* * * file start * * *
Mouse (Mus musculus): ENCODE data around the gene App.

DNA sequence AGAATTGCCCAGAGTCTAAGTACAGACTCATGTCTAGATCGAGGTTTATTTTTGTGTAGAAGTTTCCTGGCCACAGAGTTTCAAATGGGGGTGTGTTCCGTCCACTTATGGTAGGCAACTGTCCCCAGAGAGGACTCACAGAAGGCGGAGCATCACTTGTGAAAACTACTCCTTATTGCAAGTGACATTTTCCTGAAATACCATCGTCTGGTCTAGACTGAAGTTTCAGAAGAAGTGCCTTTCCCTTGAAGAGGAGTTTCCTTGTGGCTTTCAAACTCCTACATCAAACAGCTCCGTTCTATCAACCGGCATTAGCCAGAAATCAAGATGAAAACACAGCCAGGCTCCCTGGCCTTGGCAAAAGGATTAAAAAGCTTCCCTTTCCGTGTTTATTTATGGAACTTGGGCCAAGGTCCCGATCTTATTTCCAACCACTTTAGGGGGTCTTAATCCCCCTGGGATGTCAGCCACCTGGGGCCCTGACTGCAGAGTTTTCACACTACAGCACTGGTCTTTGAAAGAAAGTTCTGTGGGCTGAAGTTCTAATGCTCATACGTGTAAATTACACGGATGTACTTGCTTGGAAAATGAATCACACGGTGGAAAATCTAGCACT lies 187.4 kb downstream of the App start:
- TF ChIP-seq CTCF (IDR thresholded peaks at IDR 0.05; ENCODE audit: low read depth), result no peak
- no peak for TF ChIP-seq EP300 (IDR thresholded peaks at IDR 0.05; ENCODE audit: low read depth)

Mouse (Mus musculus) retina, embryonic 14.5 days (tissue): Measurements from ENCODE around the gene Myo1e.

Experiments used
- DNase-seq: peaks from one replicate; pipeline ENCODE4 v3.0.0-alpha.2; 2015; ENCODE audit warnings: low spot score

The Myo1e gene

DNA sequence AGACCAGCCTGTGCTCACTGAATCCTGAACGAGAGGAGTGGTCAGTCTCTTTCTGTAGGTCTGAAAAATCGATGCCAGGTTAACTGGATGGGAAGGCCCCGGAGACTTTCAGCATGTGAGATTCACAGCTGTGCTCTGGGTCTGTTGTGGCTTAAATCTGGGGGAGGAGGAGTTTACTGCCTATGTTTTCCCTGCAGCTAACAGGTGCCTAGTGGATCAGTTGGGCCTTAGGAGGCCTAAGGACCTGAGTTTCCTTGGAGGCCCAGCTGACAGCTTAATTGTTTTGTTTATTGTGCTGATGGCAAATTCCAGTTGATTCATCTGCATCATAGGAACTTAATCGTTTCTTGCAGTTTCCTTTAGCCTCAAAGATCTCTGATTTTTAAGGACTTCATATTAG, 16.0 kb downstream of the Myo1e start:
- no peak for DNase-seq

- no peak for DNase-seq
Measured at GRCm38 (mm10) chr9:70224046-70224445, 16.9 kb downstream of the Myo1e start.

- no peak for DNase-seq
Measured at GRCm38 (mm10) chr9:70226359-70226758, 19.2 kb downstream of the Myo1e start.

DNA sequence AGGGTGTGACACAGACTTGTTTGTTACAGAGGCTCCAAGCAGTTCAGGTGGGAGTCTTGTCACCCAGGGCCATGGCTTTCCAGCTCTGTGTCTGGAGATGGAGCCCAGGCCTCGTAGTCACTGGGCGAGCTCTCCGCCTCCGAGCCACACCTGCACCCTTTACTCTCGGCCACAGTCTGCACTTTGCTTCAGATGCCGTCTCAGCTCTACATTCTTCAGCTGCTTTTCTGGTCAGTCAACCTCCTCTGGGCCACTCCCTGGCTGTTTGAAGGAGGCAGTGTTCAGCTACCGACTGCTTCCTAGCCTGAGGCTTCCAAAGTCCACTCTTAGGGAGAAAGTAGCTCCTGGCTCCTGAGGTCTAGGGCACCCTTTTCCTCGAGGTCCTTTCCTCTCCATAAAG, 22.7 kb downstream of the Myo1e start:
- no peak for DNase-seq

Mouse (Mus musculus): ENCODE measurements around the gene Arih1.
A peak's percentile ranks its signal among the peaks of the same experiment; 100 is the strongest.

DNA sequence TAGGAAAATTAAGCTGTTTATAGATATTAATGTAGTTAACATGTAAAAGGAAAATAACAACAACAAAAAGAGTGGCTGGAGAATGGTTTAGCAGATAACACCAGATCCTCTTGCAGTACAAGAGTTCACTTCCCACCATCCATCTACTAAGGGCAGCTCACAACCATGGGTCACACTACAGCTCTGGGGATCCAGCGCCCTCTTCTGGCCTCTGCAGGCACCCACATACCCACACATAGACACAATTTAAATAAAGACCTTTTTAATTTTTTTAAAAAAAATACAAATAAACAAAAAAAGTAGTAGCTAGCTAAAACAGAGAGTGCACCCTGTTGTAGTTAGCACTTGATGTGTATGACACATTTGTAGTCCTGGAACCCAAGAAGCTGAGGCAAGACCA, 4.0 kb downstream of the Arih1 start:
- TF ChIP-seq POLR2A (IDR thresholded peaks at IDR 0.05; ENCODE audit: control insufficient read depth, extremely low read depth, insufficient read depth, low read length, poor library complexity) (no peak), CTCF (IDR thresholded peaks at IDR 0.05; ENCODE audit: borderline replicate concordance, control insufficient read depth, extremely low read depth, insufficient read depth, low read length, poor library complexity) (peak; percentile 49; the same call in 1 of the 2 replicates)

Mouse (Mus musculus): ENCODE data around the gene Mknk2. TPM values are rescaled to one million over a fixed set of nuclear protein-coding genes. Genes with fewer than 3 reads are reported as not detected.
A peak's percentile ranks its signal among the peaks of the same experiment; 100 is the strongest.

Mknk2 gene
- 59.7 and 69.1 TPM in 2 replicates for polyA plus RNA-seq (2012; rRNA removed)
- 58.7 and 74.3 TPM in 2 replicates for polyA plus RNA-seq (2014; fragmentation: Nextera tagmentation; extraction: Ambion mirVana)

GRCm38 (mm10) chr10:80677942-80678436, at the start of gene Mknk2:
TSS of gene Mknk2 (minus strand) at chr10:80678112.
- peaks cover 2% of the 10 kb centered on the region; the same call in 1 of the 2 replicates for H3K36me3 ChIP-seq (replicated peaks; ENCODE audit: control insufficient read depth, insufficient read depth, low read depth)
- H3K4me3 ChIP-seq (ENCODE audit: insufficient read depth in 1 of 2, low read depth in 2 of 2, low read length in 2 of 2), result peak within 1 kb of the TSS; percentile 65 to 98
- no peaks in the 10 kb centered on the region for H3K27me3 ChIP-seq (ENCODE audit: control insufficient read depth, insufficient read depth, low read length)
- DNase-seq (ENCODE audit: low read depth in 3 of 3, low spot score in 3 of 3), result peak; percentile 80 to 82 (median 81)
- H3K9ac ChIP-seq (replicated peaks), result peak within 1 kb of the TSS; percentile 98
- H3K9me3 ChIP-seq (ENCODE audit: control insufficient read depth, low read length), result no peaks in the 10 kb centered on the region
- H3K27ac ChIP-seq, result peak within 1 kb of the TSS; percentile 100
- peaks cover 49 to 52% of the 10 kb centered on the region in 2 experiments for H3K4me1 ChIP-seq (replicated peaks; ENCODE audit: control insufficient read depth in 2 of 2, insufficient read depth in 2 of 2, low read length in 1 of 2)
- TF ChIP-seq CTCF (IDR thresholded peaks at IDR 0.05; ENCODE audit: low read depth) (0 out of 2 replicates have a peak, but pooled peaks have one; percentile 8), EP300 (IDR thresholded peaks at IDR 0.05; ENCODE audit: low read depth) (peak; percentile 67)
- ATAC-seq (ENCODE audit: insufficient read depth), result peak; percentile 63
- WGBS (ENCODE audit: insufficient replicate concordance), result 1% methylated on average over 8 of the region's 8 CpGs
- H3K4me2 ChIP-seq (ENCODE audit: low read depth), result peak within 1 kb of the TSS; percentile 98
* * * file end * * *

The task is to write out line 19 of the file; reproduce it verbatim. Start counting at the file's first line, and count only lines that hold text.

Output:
DNA sequence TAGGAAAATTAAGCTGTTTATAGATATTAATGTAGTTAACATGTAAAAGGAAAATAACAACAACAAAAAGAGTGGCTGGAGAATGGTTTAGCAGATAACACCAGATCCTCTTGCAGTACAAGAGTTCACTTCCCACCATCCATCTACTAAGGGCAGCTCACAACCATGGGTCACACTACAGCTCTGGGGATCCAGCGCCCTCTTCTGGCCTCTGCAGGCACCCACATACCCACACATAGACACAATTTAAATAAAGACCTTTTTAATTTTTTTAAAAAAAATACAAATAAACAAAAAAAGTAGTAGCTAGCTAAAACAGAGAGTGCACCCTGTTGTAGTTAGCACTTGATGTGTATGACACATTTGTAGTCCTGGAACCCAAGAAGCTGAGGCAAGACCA, 4.0 kb downstream of the Arih1 start: